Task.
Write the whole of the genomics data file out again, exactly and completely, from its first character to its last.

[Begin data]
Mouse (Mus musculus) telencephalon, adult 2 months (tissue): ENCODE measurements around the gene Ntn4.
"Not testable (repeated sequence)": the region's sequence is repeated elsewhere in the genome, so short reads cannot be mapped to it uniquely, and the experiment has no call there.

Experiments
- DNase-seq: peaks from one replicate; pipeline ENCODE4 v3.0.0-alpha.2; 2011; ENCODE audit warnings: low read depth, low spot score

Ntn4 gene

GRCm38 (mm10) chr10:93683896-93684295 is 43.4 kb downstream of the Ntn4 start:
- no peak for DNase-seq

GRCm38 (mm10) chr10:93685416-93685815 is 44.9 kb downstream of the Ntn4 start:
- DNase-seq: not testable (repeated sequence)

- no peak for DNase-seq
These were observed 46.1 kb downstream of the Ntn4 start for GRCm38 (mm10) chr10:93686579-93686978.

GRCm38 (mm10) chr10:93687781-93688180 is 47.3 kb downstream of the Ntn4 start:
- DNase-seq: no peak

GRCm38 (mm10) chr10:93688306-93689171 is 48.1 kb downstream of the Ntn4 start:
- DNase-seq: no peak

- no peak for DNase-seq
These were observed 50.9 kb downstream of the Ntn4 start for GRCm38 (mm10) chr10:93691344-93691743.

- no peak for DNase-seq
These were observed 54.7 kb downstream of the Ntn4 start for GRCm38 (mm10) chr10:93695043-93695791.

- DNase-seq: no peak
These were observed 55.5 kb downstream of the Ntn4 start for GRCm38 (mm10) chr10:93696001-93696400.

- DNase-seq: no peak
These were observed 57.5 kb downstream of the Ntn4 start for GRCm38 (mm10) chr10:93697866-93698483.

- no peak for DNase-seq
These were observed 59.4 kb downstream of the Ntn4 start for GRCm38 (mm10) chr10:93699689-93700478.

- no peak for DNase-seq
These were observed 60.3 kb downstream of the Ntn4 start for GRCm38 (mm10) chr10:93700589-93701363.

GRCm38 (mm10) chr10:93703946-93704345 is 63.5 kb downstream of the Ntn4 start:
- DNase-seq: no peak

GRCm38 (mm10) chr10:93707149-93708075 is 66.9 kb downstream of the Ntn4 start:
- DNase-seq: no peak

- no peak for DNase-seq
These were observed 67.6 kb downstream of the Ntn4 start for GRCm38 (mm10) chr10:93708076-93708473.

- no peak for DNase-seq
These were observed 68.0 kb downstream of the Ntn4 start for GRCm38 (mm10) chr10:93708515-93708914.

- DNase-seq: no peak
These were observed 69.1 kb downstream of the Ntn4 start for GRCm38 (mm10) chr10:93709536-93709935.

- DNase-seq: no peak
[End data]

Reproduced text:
Mouse (Mus musculus) telencephalon, adult 2 months (tissue): ENCODE measurements around the gene Ntn4.
"Not testable (repeated sequence)": the region's sequence is repeated elsewhere in the genome, so short reads cannot be mapped to it uniquely, and the experiment has no call there.

Experiments
- DNase-seq: peaks from one replicate; pipeline ENCODE4 v3.0.0-alpha.2; 2011; ENCODE audit warnings: low read depth, low spot score

Ntn4 gene

GRCm38 (mm10) chr10:93683896-93684295 is 43.4 kb downstream of the Ntn4 start:
- no peak for DNase-seq

GRCm38 (mm10) chr10:93685416-93685815 is 44.9 kb downstream of the Ntn4 start:
- DNase-seq: not testable (repeated sequence)

- no peak for DNase-seq
These were observed 46.1 kb downstream of the Ntn4 start for GRCm38 (mm10) chr10:93686579-93686978.

GRCm38 (mm10) chr10:93687781-93688180 is 47.3 kb downstream of the Ntn4 start:
- DNase-seq: no peak

GRCm38 (mm10) chr10:93688306-93689171 is 48.1 kb downstream of the Ntn4 start:
- DNase-seq: no peak

- no peak for DNase-seq
These were observed 50.9 kb downstream of the Ntn4 start for GRCm38 (mm10) chr10:93691344-93691743.

- no peak for DNase-seq
These were observed 54.7 kb downstream of the Ntn4 start for GRCm38 (mm10) chr10:93695043-93695791.

- DNase-seq: no peak
These were observed 55.5 kb downstream of the Ntn4 start for GRCm38 (mm10) chr10:93696001-93696400.

- DNase-seq: no peak
These were observed 57.5 kb downstream of the Ntn4 start for GRCm38 (mm10) chr10:93697866-93698483.

- no peak for DNase-seq
These were observed 59.4 kb downstream of the Ntn4 start for GRCm38 (mm10) chr10:93699689-93700478.

- no peak for DNase-seq
These were observed 60.3 kb downstream of the Ntn4 start for GRCm38 (mm10) chr10:93700589-93701363.

GRCm38 (mm10) chr10:93703946-93704345 is 63.5 kb downstream of the Ntn4 start:
- DNase-seq: no peak

GRCm38 (mm10) chr10:93707149-93708075 is 66.9 kb downstream of the Ntn4 start:
- DNase-seq: no peak

- no peak for DNase-seq
These were observed 67.6 kb downstream of the Ntn4 start for GRCm38 (mm10) chr10:93708076-93708473.

- no peak for DNase-seq
These were observed 68.0 kb downstream of the Ntn4 start for GRCm38 (mm10) chr10:93708515-93708914.

- DNase-seq: no peak
These were observed 69.1 kb downstream of the Ntn4 start for GRCm38 (mm10) chr10:93709536-93709935.

- DNase-seq: no peak